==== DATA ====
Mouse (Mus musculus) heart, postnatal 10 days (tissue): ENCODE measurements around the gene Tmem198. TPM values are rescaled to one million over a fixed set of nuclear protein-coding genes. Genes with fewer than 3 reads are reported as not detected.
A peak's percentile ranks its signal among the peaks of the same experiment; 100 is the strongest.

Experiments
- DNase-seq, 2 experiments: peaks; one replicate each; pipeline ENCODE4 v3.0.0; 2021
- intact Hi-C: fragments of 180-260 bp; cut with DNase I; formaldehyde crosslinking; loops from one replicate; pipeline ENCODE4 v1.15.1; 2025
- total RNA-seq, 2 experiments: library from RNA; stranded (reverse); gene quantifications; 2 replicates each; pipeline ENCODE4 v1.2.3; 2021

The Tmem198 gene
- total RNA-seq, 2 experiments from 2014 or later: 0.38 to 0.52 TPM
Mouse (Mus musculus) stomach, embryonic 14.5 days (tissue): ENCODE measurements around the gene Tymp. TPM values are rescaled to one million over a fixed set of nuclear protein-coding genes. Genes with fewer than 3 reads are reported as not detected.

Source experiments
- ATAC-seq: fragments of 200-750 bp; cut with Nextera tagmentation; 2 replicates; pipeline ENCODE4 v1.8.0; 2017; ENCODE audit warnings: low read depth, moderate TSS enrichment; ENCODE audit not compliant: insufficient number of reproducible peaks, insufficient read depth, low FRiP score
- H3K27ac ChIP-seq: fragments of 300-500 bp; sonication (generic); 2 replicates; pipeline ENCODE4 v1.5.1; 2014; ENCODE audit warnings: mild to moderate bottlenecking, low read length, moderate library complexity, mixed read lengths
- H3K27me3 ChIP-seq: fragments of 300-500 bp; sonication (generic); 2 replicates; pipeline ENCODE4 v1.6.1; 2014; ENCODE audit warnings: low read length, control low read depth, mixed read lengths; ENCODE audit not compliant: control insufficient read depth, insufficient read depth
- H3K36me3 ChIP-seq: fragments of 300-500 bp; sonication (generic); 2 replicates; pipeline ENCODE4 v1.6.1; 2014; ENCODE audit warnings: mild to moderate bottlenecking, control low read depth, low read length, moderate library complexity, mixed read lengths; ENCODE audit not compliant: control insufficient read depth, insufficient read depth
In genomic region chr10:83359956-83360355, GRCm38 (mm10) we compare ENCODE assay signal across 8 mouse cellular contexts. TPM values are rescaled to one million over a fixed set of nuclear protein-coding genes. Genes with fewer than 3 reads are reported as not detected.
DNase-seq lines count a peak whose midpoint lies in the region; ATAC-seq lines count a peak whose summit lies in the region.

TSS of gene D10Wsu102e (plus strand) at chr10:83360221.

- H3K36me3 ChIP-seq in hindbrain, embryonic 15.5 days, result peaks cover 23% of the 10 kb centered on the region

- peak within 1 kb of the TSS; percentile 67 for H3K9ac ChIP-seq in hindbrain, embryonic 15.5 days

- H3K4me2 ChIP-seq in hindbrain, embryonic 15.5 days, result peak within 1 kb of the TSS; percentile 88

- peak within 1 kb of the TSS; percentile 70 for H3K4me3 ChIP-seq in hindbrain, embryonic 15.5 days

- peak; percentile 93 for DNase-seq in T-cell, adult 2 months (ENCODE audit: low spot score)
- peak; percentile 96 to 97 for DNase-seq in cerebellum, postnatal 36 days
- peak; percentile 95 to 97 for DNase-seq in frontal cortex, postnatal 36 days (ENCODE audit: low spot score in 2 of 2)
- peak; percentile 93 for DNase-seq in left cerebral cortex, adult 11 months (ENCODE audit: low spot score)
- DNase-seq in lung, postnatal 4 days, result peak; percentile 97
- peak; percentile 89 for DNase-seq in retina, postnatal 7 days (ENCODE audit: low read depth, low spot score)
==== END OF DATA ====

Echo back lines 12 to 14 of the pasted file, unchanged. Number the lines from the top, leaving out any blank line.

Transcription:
- H3K27ac ChIP-seq: fragments of 300-500 bp; sonication (generic); 2 replicates; pipeline ENCODE4 v1.5.1; 2014; ENCODE audit warnings: mild to moderate bottlenecking, low read length, moderate library complexity, mixed read lengths
- H3K27me3 ChIP-seq: fragments of 300-500 bp; sonication (generic); 2 replicates; pipeline ENCODE4 v1.6.1; 2014; ENCODE audit warnings: low read length, control low read depth, mixed read lengths; ENCODE audit not compliant: control insufficient read depth, insufficient read depth
- H3K36me3 ChIP-seq: fragments of 300-500 bp; sonication (generic); 2 replicates; pipeline ENCODE4 v1.6.1; 2014; ENCODE audit warnings: mild to moderate bottlenecking, control low read depth, low read length, moderate library complexity, mixed read lengths; ENCODE audit not compliant: control insufficient read depth, insufficient read depth